LIAM Scanlan was three weeks into a marine biology degree at the start of last year when he got a business idea from his viewpoint as a disgruntled consumer.
“Being a uni student without much money and limited work shifts I didn’t like spending $50 or $60 on a T-shirt,” says the 19-year-old from Raworth, near Morpeth.
“It just seemed like a waste of money and I saw a market for a T-shirt that looks as good but is cheaper.”
Always a back-of-the-class doodler, he began scribbling simple designs for men’s T-shirts, coming up with his brand Eat Your Water on the spot.
“When you are on a wave and get dumped, you can’t avoid eating water, so the name stuck,” he says, adding that his surfing haunts are Nobbys and Bar Beach.
Too modest to rate himself as an artist, he says he’s always been a fashion observer and just “has an idea of what people might like”.
Mr Scanlan initially got his his basic, typically monotone T-shirts – which retail for between $30 and $40 – made locally before switching to a manufacturer in Indonesia to get stock printed faster and more economically.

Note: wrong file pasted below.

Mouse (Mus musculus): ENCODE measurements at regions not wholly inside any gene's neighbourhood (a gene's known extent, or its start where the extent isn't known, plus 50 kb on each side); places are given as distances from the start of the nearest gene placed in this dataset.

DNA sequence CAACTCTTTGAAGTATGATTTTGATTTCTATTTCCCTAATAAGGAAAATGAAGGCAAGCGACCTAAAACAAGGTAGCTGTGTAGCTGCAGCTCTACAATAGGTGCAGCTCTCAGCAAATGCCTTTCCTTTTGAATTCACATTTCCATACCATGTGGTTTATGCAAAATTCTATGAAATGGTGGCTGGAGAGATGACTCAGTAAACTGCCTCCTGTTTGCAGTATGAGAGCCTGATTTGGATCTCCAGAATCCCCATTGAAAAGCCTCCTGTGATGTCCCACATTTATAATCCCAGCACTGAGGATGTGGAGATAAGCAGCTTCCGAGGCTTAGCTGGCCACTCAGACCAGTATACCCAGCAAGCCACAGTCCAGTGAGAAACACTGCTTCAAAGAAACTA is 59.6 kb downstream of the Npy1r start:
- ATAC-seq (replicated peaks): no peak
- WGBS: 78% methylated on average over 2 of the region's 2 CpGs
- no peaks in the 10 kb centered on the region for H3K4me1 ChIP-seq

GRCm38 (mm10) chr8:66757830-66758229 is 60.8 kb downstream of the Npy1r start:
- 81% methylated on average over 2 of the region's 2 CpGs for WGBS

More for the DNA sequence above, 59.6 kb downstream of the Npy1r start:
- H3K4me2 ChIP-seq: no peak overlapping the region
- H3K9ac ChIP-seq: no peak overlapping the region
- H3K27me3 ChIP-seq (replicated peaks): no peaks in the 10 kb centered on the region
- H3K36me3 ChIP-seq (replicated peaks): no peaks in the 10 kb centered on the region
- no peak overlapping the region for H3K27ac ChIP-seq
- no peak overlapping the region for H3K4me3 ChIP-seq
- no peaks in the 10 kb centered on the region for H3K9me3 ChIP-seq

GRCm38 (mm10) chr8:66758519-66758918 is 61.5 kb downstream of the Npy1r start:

By the end of his second university semester, Eat Your Water’s following on social media and business promotion juggernaut Instagram had surged to more than 20,000 [it now sits at 28.6k].
“It erupted really quickly, it’s been a shock,” says the low-key teen, adding that the massive growth in his home-grown brand on Instagram has been entirely organic.
“When I first started I had followers from high school but then it just grew from doing giveaways and selling at markets and now I have team members who I give merchandise and they take their own photos.”
With a legion of Gen Y grommet followers, Mr Scanlan loves marketing his business: “I like having people there to share what I’m doing, what my ideas are … you connect with people all over the world.”
Mr Scanlan’s office is his bedroom – he lives at home, is now studying business full-time and is a part-time “check-out chic” – and he sells up to 50 shirts a week, posting out the stock and doing his own book-keeping.
He only prints about 80 shirts of each design and resists reprinting even if one design is wildly popular.
He recently began shipping to New Zealand and the US, is planning a girl’s retail line and hopes to have his stock in local shops soon.
He swapped degrees to learn about running a business and to gain access to mentors.
Not yet rolling in it, he says by the time he finishes university “I’d like to be a household name, with the way it’s gone in the past 11 months I feel like it’s possible.”